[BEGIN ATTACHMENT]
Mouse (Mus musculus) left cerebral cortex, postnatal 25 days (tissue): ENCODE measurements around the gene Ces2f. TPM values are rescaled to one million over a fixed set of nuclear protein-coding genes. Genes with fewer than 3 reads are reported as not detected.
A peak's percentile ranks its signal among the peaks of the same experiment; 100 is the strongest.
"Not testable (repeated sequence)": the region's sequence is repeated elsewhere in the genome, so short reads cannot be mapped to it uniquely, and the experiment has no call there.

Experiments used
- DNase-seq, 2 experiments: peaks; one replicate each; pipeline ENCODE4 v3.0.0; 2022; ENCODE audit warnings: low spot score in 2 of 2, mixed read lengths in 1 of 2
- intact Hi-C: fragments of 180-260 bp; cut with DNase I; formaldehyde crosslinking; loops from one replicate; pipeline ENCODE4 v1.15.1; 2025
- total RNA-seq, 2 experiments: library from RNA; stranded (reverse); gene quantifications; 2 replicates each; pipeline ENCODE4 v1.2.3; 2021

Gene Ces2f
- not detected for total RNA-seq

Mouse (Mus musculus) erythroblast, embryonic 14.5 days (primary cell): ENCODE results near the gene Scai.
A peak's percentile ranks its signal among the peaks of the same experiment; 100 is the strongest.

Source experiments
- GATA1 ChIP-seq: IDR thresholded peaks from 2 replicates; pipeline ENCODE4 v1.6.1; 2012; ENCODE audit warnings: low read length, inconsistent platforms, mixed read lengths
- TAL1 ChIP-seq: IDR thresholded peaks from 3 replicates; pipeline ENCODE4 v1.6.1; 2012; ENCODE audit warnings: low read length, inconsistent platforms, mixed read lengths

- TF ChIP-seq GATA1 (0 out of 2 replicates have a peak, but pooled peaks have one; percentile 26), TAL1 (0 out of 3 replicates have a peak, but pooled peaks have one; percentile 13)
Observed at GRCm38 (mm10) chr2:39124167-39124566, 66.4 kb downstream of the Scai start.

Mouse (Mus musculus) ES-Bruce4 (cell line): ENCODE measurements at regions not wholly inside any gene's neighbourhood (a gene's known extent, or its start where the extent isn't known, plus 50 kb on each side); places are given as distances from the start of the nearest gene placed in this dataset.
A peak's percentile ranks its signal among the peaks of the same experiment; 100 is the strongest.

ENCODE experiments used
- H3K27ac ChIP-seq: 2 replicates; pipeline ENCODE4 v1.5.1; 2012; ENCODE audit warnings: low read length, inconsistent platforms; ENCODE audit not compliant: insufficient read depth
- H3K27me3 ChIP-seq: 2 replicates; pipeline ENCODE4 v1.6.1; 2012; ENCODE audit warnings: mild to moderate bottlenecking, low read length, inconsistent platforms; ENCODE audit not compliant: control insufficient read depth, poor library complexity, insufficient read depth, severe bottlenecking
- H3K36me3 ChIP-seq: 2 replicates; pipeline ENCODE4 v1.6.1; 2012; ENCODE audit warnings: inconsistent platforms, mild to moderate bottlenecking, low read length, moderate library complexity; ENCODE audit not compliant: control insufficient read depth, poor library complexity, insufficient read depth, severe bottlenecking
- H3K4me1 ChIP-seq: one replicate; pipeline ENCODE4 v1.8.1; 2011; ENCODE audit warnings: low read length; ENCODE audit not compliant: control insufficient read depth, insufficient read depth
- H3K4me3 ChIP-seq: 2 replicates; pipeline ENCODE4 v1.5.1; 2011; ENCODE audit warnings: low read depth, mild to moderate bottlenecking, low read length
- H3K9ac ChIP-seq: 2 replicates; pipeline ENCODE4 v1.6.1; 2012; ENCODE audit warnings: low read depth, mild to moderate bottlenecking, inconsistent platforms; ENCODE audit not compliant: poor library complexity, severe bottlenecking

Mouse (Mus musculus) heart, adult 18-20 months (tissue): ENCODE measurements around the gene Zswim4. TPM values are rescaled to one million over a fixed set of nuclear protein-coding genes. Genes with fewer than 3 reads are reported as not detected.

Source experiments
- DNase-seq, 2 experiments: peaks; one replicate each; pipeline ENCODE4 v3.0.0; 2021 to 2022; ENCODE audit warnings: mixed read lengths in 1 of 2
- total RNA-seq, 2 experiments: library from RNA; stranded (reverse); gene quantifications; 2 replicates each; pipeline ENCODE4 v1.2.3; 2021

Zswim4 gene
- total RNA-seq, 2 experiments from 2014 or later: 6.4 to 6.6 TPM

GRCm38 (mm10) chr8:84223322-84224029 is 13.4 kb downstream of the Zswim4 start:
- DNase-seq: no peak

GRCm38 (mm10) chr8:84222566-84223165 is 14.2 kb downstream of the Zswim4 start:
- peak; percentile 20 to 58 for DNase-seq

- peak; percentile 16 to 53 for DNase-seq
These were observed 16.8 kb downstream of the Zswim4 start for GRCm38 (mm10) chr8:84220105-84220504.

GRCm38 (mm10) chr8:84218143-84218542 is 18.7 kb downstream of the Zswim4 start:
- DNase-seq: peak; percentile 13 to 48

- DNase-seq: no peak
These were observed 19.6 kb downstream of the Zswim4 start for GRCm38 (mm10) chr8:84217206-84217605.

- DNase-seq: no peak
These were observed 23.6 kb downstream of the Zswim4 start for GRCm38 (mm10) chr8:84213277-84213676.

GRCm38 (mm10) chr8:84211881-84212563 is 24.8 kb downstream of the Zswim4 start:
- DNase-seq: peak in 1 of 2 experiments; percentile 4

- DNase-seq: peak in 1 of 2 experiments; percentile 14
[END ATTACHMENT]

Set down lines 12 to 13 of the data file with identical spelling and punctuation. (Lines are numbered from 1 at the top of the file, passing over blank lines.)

Source experiments
- GATA1 ChIP-seq: IDR thresholded peaks from 2 replicates; pipeline ENCODE4 v1.6.1; 2012; ENCODE audit warnings: low read length, inconsistent platforms, mixed read lengths